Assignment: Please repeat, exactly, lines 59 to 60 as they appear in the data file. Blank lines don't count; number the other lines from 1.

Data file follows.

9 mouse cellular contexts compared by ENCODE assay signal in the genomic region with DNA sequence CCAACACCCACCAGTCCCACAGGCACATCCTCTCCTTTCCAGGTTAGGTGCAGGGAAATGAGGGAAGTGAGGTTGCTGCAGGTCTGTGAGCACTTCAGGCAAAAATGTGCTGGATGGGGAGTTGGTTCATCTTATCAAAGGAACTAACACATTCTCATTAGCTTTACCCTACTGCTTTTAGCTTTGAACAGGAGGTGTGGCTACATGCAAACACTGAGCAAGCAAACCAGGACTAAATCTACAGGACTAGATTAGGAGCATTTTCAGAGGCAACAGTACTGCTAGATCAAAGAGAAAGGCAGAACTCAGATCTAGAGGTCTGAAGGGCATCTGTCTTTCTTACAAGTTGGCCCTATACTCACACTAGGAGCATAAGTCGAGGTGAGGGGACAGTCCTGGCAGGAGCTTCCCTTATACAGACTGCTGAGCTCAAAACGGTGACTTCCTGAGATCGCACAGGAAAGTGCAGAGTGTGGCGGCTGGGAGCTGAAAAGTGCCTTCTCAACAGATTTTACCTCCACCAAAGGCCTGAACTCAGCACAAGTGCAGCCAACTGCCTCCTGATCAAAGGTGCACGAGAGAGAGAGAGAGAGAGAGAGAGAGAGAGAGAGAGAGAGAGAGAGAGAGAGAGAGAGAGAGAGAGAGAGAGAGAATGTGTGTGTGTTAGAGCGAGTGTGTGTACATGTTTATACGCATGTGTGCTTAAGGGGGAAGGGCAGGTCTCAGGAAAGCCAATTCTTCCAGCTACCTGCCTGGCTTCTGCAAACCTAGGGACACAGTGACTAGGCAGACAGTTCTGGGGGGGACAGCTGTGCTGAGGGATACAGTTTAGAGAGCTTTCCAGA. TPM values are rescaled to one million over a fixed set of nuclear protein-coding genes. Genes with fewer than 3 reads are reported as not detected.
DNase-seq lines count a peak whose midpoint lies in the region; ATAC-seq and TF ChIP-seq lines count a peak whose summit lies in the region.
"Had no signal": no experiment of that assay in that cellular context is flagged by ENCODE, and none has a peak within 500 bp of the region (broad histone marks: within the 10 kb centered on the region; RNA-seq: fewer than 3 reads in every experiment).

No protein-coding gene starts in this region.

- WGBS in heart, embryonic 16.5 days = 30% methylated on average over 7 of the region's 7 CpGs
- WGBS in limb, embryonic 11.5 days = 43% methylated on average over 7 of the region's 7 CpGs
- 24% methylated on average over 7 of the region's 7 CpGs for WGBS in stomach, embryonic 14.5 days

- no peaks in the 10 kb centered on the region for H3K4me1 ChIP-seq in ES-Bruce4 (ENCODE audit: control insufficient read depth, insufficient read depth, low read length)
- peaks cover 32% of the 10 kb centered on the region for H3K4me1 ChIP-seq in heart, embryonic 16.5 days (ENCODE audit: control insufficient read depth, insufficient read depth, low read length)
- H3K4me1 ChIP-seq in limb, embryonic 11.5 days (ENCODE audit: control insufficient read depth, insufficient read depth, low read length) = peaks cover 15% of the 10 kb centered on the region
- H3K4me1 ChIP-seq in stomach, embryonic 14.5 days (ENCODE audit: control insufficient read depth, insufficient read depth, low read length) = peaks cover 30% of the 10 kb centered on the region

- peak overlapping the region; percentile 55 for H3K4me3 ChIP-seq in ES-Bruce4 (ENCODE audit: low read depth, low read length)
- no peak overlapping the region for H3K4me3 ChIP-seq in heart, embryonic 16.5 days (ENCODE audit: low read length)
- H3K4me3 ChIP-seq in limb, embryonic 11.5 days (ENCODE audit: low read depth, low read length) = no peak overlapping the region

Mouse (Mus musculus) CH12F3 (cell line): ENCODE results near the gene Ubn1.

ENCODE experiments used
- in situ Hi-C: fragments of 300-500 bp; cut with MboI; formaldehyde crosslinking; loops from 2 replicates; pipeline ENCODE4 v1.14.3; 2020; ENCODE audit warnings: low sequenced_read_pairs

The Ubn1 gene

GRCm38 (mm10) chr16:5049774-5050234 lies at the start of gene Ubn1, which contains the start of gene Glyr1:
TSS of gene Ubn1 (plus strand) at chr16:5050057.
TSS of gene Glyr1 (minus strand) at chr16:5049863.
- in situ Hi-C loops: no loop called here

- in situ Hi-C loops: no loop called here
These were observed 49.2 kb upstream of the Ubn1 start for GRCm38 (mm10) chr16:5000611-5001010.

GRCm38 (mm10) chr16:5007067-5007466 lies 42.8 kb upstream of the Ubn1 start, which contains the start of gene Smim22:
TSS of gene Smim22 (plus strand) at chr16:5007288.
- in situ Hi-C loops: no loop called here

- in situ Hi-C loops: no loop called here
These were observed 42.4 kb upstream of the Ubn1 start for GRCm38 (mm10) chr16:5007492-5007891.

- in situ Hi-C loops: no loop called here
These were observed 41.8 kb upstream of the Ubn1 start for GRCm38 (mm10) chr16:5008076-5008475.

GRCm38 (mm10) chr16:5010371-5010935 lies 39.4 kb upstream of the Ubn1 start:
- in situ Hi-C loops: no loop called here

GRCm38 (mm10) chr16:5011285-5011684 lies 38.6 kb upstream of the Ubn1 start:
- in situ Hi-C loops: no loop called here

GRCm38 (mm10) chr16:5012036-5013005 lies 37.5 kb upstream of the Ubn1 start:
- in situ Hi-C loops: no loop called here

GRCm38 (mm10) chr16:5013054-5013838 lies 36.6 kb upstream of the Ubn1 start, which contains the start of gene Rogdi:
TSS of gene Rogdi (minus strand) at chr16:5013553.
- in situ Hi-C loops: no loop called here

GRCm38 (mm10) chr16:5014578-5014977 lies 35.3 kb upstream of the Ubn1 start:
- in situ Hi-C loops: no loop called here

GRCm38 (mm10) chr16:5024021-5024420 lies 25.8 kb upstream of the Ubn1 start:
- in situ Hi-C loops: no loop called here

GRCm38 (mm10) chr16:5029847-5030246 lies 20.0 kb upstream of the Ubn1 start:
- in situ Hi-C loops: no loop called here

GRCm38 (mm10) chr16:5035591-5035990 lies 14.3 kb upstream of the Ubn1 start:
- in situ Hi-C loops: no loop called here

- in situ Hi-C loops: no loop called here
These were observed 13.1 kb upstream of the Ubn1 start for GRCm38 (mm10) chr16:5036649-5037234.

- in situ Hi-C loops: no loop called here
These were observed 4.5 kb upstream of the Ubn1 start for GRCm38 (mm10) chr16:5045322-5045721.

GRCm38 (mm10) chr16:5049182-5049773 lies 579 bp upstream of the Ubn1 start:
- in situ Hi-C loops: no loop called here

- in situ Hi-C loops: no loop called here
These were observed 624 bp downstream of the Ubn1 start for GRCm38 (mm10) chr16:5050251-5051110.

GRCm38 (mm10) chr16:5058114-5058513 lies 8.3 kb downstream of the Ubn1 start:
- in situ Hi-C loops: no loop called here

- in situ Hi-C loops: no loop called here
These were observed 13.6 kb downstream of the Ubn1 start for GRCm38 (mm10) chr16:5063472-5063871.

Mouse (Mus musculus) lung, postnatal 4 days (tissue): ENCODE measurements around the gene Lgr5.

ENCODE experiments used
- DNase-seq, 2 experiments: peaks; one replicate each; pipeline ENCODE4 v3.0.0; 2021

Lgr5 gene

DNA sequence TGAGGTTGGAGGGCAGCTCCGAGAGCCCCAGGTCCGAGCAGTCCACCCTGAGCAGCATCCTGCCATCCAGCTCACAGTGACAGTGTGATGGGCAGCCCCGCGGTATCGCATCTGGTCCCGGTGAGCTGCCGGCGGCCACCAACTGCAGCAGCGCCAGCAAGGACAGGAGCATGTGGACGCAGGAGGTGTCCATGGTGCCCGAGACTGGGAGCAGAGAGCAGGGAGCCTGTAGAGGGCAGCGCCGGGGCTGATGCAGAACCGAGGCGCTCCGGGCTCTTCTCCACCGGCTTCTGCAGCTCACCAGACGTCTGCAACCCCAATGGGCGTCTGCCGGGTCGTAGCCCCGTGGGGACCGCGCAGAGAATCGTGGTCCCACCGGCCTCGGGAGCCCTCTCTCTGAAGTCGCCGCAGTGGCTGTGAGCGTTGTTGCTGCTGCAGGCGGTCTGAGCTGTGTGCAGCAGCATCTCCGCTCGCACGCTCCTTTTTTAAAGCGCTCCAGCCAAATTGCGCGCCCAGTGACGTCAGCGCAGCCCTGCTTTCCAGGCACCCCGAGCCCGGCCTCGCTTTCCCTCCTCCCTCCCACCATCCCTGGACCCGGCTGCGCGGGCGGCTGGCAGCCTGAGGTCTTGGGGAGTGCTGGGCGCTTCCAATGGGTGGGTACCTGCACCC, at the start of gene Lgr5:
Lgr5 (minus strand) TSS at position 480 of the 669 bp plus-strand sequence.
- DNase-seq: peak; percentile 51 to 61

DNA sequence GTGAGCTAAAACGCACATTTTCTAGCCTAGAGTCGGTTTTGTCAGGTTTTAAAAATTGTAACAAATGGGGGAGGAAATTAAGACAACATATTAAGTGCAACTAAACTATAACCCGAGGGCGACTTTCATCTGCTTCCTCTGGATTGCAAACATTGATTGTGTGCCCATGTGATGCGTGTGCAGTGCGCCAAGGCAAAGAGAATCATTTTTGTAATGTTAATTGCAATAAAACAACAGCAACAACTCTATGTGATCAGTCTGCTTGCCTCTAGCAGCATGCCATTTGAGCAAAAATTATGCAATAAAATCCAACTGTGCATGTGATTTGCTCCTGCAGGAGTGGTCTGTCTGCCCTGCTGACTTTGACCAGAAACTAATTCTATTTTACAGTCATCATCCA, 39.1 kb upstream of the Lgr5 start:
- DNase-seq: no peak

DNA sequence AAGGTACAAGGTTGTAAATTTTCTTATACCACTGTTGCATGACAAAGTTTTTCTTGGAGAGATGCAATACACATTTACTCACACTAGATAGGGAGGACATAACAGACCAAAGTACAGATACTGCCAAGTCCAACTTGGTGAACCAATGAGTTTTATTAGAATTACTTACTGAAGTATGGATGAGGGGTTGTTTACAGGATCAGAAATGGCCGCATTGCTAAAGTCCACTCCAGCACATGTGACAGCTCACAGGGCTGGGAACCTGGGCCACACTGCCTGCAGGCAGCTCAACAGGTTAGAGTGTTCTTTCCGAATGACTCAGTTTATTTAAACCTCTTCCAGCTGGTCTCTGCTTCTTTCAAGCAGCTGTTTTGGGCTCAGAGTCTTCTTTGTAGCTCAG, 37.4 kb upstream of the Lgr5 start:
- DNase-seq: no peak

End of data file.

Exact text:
- in situ Hi-C loops: no loop called here
These were observed 13.6 kb downstream of the Ubn1 start for GRCm38 (mm10) chr16:5063472-5063871.